Robert Mueller Used a New Phrase to Say President Trump Was Not Exonerated

Former Special Counsel Robert Mueller appeared on Capitol Hill bright and early on Wednesday for has long-awaited testimony about his Russia Report.

After making his opening statement, Mueller was asked by House Judiciary Chairman Rep. Jerrold Nadler (D-N.Y.) whether his report “totally exonerated” President Donald Trump, as Trump has often tweeted and claimed about the report. Mueller said “no.”

The president tweeted “NO COLLUSION, NO OBSTRUCTION” ahead of the hearing.

Nadler recalled Mueller’s words–“If we had confidence that the president did not commit a crime, we would have said so. Charging the President with a crime, therefore, was not an option we could consider”–and asked Mueller to put this in a different way for the American people.

“The president was not exculpated for the acts that he allegedly committed,” Mueller said.

What “exculpated” or “exculpatory” means:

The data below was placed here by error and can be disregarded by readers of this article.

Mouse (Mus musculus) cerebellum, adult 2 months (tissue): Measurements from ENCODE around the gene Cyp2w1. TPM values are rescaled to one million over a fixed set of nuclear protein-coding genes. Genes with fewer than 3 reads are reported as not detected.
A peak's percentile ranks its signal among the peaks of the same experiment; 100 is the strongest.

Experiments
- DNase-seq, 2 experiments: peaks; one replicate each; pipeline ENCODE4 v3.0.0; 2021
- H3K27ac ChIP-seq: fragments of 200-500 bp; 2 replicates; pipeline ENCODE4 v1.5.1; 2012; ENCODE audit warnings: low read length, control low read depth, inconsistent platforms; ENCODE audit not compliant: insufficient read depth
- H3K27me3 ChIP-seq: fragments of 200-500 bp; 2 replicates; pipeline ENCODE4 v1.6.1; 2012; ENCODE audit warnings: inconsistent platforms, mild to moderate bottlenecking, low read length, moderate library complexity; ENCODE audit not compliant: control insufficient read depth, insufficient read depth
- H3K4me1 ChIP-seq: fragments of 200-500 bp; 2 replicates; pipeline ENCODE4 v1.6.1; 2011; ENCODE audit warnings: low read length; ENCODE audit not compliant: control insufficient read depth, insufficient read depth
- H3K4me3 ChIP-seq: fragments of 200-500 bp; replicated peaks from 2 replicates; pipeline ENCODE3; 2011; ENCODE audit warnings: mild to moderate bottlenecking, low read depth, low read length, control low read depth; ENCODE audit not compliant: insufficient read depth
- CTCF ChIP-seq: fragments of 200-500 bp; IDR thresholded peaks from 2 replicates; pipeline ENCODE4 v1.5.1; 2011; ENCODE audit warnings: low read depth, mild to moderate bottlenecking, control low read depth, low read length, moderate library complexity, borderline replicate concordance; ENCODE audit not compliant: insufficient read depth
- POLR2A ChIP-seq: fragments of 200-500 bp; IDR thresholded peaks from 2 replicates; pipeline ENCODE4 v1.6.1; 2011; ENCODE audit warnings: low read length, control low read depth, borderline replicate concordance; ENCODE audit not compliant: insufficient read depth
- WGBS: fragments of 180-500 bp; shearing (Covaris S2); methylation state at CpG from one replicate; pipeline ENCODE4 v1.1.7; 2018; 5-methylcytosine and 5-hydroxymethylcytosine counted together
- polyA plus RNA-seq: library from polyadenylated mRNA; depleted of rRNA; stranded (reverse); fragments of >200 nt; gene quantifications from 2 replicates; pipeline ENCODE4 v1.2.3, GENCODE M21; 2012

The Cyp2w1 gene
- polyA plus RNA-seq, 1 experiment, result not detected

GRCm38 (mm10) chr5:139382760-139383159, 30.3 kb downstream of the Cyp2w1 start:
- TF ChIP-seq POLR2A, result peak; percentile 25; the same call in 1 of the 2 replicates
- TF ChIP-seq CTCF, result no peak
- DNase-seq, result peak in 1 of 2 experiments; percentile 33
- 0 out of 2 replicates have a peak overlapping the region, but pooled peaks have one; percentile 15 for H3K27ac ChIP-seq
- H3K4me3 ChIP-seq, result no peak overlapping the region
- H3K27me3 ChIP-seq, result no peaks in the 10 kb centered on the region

Exculpatory describes evidence which tends to justify or exonerate an accused person’s actions and tends to show that they had a lack of criminal intent. It is the opposite of inculpatory evidence, which tends to incriminate or prove guilt.

Interestingly, Mueller acknowledged that a president can be prosecuted after leaving office.

He also said it was “true” that Trump refused to sit for an interview with his] team.

During Mueller’s opening statement, he stressed that Mueller Report “contains our findings and our analysis and our reasons for the decisions we made.”

“The report is my testimony and I will stay within that text,” he added.

Not to be forgotten in all of this was the very end of Mueller’s opening statement, which said that the Russian effort to interfere with the 2016 election was “among the most serious” challenges to democracy he has seen.

“And let me say one more thing. Over the course of my career, I’ve seen a number of challenges to our democracy,” he said. “The Russian government’s effort to interfere in our election is among the most serious. As I said on May 29, this deserves the attention of every American.”

[Image via YouTube screengrab]

Matt Naham is managing editor of Law&Crime. He formerly worked as news editor and weekend editor at Rare.

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